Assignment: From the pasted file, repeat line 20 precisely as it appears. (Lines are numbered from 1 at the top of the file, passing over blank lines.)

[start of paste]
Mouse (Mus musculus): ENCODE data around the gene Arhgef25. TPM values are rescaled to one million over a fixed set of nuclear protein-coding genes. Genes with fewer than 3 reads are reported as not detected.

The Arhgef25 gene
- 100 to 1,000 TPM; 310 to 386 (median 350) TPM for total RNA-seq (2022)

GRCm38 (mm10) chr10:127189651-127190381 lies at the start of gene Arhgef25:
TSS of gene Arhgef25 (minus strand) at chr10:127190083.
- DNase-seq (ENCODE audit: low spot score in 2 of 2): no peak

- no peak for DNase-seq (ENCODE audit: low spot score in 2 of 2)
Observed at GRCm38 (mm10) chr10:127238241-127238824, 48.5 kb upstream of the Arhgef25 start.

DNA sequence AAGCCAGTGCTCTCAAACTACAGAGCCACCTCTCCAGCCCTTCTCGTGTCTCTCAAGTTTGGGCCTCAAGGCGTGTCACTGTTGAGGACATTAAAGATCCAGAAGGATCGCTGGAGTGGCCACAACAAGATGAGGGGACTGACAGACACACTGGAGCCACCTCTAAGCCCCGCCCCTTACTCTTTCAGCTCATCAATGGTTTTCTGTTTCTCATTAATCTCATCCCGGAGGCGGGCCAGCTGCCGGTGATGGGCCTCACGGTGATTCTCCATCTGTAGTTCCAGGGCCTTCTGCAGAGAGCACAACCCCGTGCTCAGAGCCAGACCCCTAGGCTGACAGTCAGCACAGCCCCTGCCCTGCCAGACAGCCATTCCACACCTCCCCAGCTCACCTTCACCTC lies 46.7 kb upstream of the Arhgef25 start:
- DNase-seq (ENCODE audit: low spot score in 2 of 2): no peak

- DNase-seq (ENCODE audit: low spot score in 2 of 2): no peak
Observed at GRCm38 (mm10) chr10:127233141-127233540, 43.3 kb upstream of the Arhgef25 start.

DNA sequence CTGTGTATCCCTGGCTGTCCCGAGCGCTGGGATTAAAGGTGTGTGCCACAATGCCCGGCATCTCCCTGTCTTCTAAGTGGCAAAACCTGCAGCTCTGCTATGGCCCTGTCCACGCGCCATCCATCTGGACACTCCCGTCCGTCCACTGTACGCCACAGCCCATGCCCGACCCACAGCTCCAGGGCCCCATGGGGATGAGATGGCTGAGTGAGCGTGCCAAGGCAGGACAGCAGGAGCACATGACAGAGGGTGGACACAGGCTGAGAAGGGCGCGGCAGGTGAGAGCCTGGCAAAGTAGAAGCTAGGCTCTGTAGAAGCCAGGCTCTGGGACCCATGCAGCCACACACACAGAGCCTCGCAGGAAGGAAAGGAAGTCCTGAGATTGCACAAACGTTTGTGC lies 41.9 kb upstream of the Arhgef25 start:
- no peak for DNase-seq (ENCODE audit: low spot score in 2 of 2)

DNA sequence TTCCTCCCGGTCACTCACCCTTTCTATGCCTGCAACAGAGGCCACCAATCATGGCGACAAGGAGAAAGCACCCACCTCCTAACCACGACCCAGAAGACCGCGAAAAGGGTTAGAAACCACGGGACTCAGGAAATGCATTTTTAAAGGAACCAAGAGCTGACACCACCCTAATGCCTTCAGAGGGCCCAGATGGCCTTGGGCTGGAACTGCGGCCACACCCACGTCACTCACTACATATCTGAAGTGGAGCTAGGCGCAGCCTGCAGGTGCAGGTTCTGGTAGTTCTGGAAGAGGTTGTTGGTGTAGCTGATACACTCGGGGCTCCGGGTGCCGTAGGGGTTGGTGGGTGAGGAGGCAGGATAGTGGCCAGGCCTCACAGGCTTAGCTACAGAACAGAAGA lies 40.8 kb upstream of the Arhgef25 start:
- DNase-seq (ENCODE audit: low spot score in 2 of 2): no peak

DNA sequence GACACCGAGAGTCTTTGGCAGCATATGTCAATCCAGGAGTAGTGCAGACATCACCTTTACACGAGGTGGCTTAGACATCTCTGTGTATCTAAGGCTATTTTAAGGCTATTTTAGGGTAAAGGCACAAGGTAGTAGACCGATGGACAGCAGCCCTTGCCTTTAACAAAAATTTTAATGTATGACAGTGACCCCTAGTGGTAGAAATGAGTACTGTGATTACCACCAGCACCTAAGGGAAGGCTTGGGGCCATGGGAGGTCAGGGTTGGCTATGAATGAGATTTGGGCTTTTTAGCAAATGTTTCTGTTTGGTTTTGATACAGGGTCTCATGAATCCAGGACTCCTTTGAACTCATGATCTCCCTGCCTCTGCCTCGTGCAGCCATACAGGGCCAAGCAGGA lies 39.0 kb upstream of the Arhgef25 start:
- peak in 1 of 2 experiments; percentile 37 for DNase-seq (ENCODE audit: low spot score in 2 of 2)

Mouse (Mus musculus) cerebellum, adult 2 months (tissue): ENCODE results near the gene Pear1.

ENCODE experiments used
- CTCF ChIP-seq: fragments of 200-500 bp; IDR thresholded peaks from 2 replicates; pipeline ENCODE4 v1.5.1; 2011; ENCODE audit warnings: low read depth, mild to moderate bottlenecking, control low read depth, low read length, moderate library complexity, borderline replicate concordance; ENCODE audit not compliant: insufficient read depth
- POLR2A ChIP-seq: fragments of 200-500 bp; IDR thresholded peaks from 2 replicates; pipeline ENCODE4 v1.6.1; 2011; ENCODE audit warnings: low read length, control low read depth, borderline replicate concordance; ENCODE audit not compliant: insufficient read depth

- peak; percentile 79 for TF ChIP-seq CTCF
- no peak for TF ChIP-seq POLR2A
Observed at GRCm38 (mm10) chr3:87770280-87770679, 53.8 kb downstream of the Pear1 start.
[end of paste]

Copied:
ENCODE experiments used